Connect the dots

An Auckland businessman who had $40 million of assets seized this year has told the High Court he gave away a Rolls Royce.

Yan, who has also gone by the name Bill Liu, yesterday applied to get living expenses out of assets that were restrained by the police in August because of his alleged involvement in money laundering.

As part of the police’s opposition to this application, lawyer Mark Harborow questioned Yan in the High Court at Auckland today about his business dealings and assets.

Harborow questioned the businessman about a 2012 Rolls Royce, which was held in a company for Yan’s family trust.

Asked if he gave the luxury vehicle away, Yan said – through an interpreter – that he had.

“You’re not owed any money or other benefit for the car?” Harborow asked.

“Absolutely not,” Yan replied through his interpreter.

“What I want to suggest to you Mr Yan [is] it was unlikely for you to simply give this away and must have received something or alternatively be owed something in the future for the vehicle,” the police lawyer then said.

“It sounds logical hearing what you just said but it is not true. So this person has the intention to have a good relationship with me, so he can have his company to go to sharemarket in Hong Kong. This is like the Chinese culture between the businessman,” Yan said.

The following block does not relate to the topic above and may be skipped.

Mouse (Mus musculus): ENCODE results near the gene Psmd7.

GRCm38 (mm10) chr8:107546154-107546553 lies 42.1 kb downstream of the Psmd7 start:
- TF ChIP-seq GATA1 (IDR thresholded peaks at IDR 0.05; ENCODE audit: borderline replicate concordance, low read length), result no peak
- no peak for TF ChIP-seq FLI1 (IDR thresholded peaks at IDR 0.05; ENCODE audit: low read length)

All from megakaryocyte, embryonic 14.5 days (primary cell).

Yan said he gave away the car to a man called “Tony”, whose last name he had difficulty pronouncing. Yan said the man knew internet entrepreneur Kim Dotcom.

Mr Yan / Mr Liu is not the sort of person you want to get on the wrong side of.

But there is a fascinating parallel here with him and Kim Dotcom, in the sense that assets are frozen.  In the sense they tried to get some of it to live off.  And in the sense one was trying to sell a Roller, the other gave one away.

And then they are linked through MEGA.

I wonder if Mr Yan/Mr Liu actually told the truth about the Roller?

Or has he copied his mate Kim Dotcom and misled a court…perhaps even perjured himself?

I’m not going to speculate.  But it will be interesting to see this all unfold.

 

– Hamish Fletcher, NZ Herald


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As much at home writing editorials as being the subject of them, Cam has won awards, including the Canon Media Award for his work on the Len Brown/Bevan Chuang story. When he’s not creating the news, he tends to be in it, with protagonists using the courts, media and social media to deliver financial as well as death threats.

They say that news is something that someone, somewhere, wants kept quiet. Cam Slater doesn’t do quiet and, as a result, he is a polarising, controversial but highly effective journalist who takes no prisoners.

He is fearless in his pursuit of a story.

Love him or loathe him, you can’t ignore him.

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